Nigeria: Desmond Tutu (1931-2021) –

Desmond Tutu, South Africa’s anti-apartheid hero, dies at 90

The pulpit as a force for both moral and political change is not usually a very common or successful occurrence. But the history of South Africa stood one man in a unique position to contribute to national history at a defining moment and in a definitive manner. In the ending of apartheid and the emergence of a democratic nation, Desmond Tutu stood out as the moral twin of his lifelong friend and compatriot, Nelson Mandela. Both men, in collaboration with apartheid South Africa’s last president, F.W. de Klerk, ultimately shared a vision and commitment that led to the emergence of what the late Tutu himself christened ‘the rainbow nation’, a land of equality and freedom for citizens of all races.

Poised against a system that was sustained by violence and racial discrimination, Tutu achieved the remarkable feat of using the pulpit not only to preach against apartheid but also rise in support of the political forces determined to subvert and overturn it. Yet, in Tutu’s moral arsenal, there was the unusual power of humour and the uncanny ability to poke fun at the oppressors and dance in solidarity with the oppressed.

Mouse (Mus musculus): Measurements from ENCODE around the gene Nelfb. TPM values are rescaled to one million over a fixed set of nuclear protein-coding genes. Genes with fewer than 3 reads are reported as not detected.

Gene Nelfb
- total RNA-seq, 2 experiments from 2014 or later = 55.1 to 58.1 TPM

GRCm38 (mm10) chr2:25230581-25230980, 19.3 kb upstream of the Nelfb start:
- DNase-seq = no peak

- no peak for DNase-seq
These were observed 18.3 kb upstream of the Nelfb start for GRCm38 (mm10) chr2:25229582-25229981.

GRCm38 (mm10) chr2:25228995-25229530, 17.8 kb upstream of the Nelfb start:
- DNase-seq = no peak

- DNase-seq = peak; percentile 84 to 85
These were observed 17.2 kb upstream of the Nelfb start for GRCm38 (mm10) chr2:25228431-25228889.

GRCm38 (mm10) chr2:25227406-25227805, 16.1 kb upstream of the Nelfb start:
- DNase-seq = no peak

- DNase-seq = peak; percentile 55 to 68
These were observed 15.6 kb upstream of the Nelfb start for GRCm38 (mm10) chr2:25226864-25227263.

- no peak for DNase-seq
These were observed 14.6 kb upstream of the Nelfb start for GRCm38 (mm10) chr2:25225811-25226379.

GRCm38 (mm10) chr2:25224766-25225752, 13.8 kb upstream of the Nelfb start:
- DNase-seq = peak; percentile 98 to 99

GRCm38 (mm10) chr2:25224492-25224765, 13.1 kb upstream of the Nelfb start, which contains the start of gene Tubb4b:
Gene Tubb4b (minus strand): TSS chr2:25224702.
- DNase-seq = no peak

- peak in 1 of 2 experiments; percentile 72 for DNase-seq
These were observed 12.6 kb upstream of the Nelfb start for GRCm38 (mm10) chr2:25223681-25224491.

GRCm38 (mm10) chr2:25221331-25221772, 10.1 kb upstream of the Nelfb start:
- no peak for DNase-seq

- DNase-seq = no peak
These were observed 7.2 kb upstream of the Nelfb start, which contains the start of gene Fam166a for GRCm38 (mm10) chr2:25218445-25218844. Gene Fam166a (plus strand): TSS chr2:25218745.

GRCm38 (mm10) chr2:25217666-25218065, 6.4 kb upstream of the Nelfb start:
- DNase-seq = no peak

This dimunitive man was nonetheless South Africa’s moral giant, towering above others with the force of his conviction and sharp wit. He defied the limitations of debilitating disease to survive in dedication to his calling and historical mission. Neither polio nor tuberculosis in his earlier life could deter him from his lifelong mission. Even in later life, the ravages of prostate cancer could not stop him either.

It is to the eternal credit and vindication of Tutu that his tenacious devotion to the anti-apartheid struggle paid off in his lifetime. After independence and majority rule, Nelson Mandela sought to utilise Tutu’s undisputed leadership to set a tone for the moral compass of the new nation. He was appointed the chairperson of South Africa’s historic Truth and Reconciliation Commission. This was a role in which Tutu the preacher dramatist was in his elements.

In getting the oppressed to come face to face with their former oppressors, the commission achieved the feat of easing the pain of the years of oppression and achieving considerable reconciliation among the populace. Both oppressors and the oppressed publicly shed tears on recollecting the tragedy of the past and in the process helped the wider society achieve a beneficial certain moral catharsis. In recognition of his unique contributions to world history as a man of peace and a unique moral force in his own country, Desmond Tutu was awarded the Nobel Peace Prize in 1984.